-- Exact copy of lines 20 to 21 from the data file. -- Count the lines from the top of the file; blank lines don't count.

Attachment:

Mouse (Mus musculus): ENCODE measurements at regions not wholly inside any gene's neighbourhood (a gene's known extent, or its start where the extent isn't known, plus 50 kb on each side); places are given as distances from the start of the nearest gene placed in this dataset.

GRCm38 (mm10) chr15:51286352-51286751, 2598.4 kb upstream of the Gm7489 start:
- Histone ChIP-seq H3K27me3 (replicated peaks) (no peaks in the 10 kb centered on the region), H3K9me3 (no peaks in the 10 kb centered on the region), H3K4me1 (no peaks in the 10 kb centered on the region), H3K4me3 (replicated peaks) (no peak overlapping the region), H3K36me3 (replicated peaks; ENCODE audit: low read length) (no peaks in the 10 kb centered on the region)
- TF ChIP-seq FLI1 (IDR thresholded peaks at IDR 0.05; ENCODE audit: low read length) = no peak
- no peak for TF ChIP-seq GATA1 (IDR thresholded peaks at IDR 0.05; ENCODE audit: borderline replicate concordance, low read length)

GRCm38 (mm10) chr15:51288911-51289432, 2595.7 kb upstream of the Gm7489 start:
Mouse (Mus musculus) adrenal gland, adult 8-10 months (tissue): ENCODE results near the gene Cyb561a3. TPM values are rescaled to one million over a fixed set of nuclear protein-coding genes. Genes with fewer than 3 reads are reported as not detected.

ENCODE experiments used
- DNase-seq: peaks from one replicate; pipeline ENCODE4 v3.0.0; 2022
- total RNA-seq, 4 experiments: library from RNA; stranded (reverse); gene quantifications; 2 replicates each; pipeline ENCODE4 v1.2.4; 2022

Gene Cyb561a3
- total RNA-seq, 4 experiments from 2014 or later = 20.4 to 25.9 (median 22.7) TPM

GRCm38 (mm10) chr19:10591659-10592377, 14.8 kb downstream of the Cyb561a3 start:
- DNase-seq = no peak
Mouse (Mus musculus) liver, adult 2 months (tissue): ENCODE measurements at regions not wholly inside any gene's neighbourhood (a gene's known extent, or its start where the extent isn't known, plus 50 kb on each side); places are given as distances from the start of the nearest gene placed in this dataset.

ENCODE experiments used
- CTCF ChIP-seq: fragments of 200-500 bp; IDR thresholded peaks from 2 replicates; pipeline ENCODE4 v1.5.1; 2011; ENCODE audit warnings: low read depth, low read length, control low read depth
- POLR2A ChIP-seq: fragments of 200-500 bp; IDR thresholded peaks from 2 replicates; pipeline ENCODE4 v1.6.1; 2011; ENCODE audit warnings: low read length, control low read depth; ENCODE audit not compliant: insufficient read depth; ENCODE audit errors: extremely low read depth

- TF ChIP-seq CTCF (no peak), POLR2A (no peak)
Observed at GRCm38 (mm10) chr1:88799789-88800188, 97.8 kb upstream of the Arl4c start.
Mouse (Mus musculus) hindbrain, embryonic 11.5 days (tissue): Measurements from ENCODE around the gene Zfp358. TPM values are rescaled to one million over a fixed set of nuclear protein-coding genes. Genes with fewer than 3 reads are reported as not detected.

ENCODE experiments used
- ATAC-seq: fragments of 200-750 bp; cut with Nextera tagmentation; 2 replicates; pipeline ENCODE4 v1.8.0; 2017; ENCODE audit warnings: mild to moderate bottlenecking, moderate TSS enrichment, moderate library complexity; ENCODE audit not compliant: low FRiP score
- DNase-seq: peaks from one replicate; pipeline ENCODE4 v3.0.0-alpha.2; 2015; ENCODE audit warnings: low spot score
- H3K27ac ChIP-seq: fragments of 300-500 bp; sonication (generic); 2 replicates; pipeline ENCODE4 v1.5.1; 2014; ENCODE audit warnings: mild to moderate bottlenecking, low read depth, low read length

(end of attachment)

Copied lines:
Observed at GRCm38 (mm10) chr1:88799789-88800188, 97.8 kb upstream of the Arl4c start.
Mouse (Mus musculus) hindbrain, embryonic 11.5 days (tissue): Measurements from ENCODE around the gene Zfp358. TPM values are rescaled to one million over a fixed set of nuclear protein-coding genes. Genes with fewer than 3 reads are reported as not detected.